3. Identify Witnesses
Often, witnesses will try to leave the scene before the police arrive. Encourage them to stay to give a statement to the police. Regardless if they stay, try to get the names, addresses and telephone numbers of any witnesses to the accident.f
4. Get the other drivers information
Be sure to get the other driver’s name, address, phone number, license plate number, car registration information and automobile insurance company name and policy number.
5. Seek immediate medical attention
If you are offered medical attention by the police, accept it. After a collision, with the excitement and fear, you may not realize how seriously you are injured. If the police or the emergency medical personnel offer you an ambulance ride to the hospital, take it. Let the doctors check you out and follow medical advice. If a doctor in the emergency room tells you to follow up with your family doctor or an orthopedic surgeon, make and keep the appointment. If your doctor sends you for diagnostic studies or physical therapy, follow that advice. Clients who ignore the treatment recommendations of their physicians neglect their health and damage their case. If you don't follow this advice, the insurance company will use your decision not to accept medical care as proof that you weren't really injured.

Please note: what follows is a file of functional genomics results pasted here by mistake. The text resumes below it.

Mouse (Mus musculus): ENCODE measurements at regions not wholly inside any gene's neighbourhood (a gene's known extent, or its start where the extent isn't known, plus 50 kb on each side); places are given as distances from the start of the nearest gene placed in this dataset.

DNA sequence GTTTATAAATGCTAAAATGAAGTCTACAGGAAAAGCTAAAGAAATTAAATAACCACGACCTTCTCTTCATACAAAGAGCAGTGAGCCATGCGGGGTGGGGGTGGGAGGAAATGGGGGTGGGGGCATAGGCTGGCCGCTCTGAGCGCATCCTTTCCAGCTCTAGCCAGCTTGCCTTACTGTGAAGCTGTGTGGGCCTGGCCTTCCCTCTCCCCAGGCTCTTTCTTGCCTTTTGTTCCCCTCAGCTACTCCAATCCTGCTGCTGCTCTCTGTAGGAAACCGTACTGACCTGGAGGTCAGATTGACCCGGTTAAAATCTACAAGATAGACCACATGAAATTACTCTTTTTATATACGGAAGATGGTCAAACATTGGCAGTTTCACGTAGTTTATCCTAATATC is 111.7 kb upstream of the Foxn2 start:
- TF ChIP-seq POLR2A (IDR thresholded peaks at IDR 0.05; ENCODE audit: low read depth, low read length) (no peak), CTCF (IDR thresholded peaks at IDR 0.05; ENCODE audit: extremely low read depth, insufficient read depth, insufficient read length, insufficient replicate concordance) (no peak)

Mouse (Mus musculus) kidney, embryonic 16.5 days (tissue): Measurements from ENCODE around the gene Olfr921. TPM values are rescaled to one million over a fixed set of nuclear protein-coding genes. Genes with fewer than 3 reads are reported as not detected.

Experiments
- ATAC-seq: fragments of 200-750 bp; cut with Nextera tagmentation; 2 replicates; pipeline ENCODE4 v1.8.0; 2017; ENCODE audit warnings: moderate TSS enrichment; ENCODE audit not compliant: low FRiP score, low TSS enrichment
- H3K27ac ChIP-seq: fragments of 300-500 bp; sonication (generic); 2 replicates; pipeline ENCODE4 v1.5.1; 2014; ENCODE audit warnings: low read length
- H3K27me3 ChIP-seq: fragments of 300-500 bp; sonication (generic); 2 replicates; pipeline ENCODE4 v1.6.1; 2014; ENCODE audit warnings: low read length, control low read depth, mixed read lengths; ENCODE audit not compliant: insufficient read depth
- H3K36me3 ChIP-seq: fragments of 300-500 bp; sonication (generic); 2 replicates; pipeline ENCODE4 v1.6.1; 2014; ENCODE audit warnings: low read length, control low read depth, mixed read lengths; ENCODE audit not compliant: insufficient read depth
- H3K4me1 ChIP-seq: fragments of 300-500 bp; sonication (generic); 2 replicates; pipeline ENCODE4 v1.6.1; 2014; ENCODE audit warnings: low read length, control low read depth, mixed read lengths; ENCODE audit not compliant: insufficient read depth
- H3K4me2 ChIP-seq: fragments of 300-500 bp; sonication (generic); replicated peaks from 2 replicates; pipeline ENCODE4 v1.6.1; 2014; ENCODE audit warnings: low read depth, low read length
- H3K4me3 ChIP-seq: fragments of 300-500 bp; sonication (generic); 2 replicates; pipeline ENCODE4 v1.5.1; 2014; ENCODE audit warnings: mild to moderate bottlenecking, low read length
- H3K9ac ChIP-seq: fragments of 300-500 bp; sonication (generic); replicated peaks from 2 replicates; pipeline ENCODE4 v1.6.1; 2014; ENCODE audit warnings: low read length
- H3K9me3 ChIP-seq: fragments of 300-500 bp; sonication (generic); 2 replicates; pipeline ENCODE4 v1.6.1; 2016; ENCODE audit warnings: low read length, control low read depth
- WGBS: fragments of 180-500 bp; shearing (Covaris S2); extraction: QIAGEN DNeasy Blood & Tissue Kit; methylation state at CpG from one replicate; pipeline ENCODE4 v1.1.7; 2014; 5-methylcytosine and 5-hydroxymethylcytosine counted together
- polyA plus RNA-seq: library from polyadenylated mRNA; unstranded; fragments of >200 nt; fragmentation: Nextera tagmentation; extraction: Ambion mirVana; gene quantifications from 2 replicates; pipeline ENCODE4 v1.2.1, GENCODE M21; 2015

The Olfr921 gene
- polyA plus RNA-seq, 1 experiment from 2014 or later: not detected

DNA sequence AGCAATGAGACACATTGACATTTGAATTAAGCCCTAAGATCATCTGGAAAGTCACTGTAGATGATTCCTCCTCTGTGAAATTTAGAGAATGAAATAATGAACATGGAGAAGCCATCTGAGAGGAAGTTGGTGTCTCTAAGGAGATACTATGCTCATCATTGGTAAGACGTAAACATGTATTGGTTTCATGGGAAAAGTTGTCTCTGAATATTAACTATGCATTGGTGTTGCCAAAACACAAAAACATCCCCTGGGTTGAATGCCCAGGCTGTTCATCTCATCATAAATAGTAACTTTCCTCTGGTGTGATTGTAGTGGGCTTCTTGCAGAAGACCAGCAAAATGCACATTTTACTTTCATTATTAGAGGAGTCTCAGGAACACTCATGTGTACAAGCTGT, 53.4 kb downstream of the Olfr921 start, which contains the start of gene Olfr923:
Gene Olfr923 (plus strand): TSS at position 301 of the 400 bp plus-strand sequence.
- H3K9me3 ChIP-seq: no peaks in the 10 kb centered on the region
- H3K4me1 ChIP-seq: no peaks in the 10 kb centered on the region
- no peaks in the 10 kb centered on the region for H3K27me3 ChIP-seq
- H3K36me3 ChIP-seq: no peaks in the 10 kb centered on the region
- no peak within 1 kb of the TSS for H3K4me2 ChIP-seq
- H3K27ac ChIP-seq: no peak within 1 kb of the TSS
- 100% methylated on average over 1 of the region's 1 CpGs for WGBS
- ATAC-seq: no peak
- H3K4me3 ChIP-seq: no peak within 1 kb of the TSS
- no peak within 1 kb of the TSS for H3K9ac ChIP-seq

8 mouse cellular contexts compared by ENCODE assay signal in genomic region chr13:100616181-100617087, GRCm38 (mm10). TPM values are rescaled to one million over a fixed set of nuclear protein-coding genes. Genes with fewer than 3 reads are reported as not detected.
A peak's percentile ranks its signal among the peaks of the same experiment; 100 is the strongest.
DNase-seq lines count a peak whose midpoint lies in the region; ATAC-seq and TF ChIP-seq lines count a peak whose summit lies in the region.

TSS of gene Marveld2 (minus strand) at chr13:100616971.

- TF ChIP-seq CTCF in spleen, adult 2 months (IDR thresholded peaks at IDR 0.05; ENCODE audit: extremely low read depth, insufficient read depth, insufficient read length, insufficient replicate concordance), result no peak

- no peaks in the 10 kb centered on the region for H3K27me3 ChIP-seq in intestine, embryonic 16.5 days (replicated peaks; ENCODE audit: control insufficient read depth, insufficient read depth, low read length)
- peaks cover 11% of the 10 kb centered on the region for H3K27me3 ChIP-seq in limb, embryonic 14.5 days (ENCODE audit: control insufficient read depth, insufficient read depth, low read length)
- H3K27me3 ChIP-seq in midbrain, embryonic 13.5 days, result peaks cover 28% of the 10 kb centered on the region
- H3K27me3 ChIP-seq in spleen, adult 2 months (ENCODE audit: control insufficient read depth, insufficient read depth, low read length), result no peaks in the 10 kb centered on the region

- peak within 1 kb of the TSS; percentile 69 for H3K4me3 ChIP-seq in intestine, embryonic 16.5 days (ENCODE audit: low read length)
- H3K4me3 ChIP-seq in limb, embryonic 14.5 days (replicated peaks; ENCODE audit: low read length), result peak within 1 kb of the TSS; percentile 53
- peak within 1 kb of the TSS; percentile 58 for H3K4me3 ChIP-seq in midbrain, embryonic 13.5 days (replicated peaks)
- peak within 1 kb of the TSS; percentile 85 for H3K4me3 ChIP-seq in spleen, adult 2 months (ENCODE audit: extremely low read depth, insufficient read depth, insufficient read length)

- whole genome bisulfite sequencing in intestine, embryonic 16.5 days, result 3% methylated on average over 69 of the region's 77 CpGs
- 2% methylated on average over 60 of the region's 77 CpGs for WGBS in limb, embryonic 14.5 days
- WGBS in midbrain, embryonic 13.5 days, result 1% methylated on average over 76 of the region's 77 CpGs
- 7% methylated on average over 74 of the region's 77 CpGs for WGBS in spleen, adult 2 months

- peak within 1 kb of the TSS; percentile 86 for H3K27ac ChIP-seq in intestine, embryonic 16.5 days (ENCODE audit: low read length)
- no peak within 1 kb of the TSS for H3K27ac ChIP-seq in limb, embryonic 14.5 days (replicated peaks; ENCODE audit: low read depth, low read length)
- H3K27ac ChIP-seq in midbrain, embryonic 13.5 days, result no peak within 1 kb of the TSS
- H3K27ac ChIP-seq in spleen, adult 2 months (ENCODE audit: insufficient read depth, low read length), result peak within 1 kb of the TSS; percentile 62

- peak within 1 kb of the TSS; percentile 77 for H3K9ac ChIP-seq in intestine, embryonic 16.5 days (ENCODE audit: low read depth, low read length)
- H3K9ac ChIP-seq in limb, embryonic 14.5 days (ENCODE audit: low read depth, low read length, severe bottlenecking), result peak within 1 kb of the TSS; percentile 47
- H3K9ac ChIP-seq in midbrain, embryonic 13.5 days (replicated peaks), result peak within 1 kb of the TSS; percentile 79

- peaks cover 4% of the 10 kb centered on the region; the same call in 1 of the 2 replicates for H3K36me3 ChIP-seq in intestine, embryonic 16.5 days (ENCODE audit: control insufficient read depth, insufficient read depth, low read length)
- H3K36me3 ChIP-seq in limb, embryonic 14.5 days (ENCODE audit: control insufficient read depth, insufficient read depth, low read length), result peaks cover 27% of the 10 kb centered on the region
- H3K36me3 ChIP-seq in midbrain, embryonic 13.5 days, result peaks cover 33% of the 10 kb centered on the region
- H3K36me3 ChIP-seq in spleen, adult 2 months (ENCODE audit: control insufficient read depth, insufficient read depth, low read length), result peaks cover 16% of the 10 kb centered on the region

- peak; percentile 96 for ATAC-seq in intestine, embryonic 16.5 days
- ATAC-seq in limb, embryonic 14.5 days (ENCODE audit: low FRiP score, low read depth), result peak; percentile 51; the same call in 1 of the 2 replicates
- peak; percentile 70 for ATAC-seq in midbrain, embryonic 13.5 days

6. Find an experienced personal injury attorney
If you have been in a serious cross border accident you should consult with an experienced attorney as soon as possible. The rules and regulations regarding these types of accidents are complex and require the assistance of experienced counsel. We offer free consultations regarding cross border personal injury cases. You need an attorney who focuses on personal injury cases to get proper representation. You are best served by an attorney who regularly fights for clients against insurance companies and understands the nuances of cross border cases.
7. Report the accident to your insurance company
Your insurance policy requires you to report accidents. Be sure to call as soon as you can.
8. Be careful whom you talk too